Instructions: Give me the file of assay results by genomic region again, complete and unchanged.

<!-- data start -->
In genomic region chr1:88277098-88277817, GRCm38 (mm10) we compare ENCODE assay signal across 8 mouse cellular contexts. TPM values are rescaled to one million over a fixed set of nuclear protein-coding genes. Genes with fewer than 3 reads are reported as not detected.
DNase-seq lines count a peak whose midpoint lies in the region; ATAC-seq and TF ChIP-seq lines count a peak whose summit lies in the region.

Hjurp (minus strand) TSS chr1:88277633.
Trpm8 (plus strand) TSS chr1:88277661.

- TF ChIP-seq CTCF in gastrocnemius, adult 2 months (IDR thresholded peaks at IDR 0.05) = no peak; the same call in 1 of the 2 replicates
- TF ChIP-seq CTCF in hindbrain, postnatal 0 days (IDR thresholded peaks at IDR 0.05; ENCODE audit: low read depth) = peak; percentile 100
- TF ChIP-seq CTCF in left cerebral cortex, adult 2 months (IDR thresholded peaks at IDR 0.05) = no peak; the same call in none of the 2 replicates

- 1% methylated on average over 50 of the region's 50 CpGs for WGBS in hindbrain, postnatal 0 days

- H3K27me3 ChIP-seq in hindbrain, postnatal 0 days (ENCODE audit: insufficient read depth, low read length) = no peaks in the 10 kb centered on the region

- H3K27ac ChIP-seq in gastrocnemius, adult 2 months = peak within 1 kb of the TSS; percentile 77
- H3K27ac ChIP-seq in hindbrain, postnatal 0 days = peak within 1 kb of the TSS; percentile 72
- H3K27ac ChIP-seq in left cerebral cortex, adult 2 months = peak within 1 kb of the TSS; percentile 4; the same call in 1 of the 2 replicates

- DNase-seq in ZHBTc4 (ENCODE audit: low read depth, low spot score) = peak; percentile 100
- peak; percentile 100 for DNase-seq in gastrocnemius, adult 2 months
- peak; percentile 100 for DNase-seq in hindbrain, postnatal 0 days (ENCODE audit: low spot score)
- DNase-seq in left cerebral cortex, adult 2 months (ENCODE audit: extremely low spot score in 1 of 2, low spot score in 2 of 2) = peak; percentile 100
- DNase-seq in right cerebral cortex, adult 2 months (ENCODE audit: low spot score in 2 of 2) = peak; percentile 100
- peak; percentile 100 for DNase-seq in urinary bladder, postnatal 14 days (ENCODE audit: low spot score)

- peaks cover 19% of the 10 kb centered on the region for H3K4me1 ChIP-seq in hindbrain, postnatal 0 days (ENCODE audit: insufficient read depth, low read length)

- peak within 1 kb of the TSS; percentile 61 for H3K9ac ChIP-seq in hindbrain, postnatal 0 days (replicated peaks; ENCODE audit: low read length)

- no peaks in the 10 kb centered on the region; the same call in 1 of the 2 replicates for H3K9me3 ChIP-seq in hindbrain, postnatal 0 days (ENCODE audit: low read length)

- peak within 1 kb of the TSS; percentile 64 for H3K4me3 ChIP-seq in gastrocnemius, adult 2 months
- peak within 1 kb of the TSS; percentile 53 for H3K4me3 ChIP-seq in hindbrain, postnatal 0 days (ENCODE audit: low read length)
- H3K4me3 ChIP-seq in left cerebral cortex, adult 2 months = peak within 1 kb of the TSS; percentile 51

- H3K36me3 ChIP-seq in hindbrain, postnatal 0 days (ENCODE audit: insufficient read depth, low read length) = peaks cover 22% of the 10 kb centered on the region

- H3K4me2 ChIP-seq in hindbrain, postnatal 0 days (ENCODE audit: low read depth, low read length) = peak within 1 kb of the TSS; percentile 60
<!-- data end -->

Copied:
In genomic region chr1:88277098-88277817, GRCm38 (mm10) we compare ENCODE assay signal across 8 mouse cellular contexts. TPM values are rescaled to one million over a fixed set of nuclear protein-coding genes. Genes with fewer than 3 reads are reported as not detected.
DNase-seq lines count a peak whose midpoint lies in the region; ATAC-seq and TF ChIP-seq lines count a peak whose summit lies in the region.

Hjurp (minus strand) TSS chr1:88277633.
Trpm8 (plus strand) TSS chr1:88277661.

- TF ChIP-seq CTCF in gastrocnemius, adult 2 months (IDR thresholded peaks at IDR 0.05) = no peak; the same call in 1 of the 2 replicates
- TF ChIP-seq CTCF in hindbrain, postnatal 0 days (IDR thresholded peaks at IDR 0.05; ENCODE audit: low read depth) = peak; percentile 100
- TF ChIP-seq CTCF in left cerebral cortex, adult 2 months (IDR thresholded peaks at IDR 0.05) = no peak; the same call in none of the 2 replicates

- 1% methylated on average over 50 of the region's 50 CpGs for WGBS in hindbrain, postnatal 0 days

- H3K27me3 ChIP-seq in hindbrain, postnatal 0 days (ENCODE audit: insufficient read depth, low read length) = no peaks in the 10 kb centered on the region

- H3K27ac ChIP-seq in gastrocnemius, adult 2 months = peak within 1 kb of the TSS; percentile 77
- H3K27ac ChIP-seq in hindbrain, postnatal 0 days = peak within 1 kb of the TSS; percentile 72
- H3K27ac ChIP-seq in left cerebral cortex, adult 2 months = peak within 1 kb of the TSS; percentile 4; the same call in 1 of the 2 replicates

- DNase-seq in ZHBTc4 (ENCODE audit: low read depth, low spot score) = peak; percentile 100
- peak; percentile 100 for DNase-seq in gastrocnemius, adult 2 months
- peak; percentile 100 for DNase-seq in hindbrain, postnatal 0 days (ENCODE audit: low spot score)
- DNase-seq in left cerebral cortex, adult 2 months (ENCODE audit: extremely low spot score in 1 of 2, low spot score in 2 of 2) = peak; percentile 100
- DNase-seq in right cerebral cortex, adult 2 months (ENCODE audit: low spot score in 2 of 2) = peak; percentile 100
- peak; percentile 100 for DNase-seq in urinary bladder, postnatal 14 days (ENCODE audit: low spot score)

- peaks cover 19% of the 10 kb centered on the region for H3K4me1 ChIP-seq in hindbrain, postnatal 0 days (ENCODE audit: insufficient read depth, low read length)

- peak within 1 kb of the TSS; percentile 61 for H3K9ac ChIP-seq in hindbrain, postnatal 0 days (replicated peaks; ENCODE audit: low read length)

- no peaks in the 10 kb centered on the region; the same call in 1 of the 2 replicates for H3K9me3 ChIP-seq in hindbrain, postnatal 0 days (ENCODE audit: low read length)

- peak within 1 kb of the TSS; percentile 64 for H3K4me3 ChIP-seq in gastrocnemius, adult 2 months
- peak within 1 kb of the TSS; percentile 53 for H3K4me3 ChIP-seq in hindbrain, postnatal 0 days (ENCODE audit: low read length)
- H3K4me3 ChIP-seq in left cerebral cortex, adult 2 months = peak within 1 kb of the TSS; percentile 51

- H3K36me3 ChIP-seq in hindbrain, postnatal 0 days (ENCODE audit: insufficient read depth, low read length) = peaks cover 22% of the 10 kb centered on the region

- H3K4me2 ChIP-seq in hindbrain, postnatal 0 days (ENCODE audit: low read depth, low read length) = peak within 1 kb of the TSS; percentile 60